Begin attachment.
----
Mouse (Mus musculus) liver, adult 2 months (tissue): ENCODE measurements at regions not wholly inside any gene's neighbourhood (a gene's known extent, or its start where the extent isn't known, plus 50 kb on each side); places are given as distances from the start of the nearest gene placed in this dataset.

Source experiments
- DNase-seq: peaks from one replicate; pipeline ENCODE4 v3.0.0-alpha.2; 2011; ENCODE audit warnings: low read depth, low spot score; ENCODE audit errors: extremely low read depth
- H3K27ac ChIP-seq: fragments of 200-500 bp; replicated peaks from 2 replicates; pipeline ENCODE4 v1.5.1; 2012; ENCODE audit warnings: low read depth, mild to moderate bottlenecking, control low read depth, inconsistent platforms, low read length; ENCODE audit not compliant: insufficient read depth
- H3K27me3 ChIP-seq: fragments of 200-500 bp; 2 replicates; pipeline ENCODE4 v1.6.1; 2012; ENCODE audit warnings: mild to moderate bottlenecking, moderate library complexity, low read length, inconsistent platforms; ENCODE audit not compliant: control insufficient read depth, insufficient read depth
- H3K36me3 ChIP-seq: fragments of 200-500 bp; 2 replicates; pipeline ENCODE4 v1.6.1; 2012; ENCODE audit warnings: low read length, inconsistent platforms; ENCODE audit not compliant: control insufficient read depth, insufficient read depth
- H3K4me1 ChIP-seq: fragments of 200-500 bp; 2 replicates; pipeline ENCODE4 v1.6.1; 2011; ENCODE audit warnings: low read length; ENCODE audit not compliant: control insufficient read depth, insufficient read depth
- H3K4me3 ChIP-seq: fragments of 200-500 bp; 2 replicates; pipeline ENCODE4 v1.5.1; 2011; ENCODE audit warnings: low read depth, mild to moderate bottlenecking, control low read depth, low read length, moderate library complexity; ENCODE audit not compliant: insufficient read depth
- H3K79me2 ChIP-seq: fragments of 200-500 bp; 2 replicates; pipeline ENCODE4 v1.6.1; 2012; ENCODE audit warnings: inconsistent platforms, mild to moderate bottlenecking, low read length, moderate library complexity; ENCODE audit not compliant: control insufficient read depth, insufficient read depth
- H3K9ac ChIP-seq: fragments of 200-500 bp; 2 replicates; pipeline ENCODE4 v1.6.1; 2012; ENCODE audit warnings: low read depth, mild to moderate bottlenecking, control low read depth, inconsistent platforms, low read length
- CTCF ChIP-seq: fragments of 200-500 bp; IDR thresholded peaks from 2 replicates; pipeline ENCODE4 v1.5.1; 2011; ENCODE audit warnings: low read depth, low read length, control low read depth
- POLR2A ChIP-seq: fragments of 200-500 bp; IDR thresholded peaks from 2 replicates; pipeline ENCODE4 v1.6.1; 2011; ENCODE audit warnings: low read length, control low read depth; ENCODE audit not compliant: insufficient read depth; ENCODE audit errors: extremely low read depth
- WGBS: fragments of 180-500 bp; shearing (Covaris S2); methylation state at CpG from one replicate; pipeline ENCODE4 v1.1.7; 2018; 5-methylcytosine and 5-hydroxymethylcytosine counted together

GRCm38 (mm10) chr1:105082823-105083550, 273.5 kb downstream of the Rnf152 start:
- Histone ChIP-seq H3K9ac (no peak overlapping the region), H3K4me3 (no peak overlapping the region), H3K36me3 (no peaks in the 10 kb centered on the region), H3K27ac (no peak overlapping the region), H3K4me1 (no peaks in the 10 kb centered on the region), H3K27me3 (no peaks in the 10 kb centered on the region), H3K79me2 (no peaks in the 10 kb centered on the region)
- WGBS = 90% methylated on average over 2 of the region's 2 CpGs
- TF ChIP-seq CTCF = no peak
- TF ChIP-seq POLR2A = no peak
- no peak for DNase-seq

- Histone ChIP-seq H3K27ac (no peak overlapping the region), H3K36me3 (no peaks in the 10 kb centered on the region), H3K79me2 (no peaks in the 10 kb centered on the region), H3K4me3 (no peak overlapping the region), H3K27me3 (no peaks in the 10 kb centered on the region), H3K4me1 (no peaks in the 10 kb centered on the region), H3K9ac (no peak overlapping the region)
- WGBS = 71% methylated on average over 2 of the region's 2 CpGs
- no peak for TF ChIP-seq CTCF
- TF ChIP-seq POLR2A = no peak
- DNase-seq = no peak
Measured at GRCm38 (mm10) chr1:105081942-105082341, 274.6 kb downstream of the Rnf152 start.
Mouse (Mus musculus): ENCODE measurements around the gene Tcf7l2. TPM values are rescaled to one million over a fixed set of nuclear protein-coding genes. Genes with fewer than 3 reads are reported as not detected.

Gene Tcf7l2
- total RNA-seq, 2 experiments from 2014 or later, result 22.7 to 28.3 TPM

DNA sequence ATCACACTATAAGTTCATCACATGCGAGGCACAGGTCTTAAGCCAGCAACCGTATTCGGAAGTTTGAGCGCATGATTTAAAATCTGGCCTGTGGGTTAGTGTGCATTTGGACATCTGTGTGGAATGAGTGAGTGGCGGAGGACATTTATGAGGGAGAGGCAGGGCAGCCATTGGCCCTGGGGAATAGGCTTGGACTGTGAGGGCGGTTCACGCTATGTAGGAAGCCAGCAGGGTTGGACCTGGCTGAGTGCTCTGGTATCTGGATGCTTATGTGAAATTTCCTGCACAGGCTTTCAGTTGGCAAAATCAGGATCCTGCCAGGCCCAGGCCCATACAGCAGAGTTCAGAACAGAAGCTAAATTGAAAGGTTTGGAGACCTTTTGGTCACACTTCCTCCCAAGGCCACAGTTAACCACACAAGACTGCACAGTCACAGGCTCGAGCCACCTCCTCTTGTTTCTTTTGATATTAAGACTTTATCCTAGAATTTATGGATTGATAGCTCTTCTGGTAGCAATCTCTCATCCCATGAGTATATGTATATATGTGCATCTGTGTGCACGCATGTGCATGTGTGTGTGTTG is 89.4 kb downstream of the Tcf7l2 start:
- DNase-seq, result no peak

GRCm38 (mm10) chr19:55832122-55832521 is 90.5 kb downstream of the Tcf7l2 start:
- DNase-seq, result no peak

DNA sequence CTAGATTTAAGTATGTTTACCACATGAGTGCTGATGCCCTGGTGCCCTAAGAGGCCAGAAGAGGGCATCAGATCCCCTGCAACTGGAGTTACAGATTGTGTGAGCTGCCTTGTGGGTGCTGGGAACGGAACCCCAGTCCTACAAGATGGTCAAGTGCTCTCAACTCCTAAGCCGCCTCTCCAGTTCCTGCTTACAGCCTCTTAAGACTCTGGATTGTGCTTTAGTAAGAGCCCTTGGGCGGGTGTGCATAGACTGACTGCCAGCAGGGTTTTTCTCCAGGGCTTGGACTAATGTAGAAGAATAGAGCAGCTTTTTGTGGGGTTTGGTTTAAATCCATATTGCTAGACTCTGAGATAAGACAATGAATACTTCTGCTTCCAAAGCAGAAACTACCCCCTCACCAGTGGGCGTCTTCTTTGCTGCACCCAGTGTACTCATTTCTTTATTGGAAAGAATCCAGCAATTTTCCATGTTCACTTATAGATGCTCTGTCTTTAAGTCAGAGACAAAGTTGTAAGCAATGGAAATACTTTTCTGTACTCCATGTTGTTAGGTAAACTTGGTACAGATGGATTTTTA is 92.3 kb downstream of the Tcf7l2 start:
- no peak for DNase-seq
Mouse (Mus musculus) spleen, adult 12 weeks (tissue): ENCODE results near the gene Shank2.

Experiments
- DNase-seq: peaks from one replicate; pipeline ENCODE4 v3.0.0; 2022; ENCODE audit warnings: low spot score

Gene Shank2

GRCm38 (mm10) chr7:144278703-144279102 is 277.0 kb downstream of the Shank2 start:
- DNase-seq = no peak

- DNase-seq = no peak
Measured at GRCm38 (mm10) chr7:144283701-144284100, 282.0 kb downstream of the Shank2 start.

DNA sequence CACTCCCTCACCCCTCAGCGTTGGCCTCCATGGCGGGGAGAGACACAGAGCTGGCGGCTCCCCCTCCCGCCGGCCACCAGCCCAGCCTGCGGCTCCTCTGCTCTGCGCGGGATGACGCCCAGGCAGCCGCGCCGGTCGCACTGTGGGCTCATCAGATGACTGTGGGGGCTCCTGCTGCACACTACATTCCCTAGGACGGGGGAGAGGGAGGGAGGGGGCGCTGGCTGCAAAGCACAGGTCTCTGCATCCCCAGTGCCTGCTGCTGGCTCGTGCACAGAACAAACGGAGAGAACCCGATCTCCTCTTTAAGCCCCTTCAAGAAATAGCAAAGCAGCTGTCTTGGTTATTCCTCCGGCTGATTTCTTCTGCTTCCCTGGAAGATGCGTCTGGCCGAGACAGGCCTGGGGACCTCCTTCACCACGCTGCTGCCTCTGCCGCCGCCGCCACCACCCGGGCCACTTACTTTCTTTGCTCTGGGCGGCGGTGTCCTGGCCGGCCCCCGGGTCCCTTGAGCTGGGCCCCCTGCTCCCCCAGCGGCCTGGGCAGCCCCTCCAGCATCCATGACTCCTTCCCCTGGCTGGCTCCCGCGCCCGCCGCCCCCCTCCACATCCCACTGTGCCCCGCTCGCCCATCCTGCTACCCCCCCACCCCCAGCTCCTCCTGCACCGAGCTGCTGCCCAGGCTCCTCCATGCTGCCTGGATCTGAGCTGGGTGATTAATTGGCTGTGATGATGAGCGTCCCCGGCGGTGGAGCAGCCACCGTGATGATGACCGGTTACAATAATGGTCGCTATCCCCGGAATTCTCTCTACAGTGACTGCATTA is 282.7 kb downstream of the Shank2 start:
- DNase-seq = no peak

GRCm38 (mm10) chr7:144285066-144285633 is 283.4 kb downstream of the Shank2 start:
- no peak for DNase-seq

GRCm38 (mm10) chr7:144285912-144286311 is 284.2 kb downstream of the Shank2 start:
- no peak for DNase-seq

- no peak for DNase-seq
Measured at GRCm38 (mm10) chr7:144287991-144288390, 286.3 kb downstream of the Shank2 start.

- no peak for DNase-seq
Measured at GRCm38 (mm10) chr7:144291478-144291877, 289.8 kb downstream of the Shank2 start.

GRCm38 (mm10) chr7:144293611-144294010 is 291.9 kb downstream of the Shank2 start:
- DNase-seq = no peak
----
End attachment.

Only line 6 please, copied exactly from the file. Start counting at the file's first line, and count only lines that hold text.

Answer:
- H3K36me3 ChIP-seq: fragments of 200-500 bp; 2 replicates; pipeline ENCODE4 v1.6.1; 2012; ENCODE audit warnings: low read length, inconsistent platforms; ENCODE audit not compliant: control insufficient read depth, insufficient read depth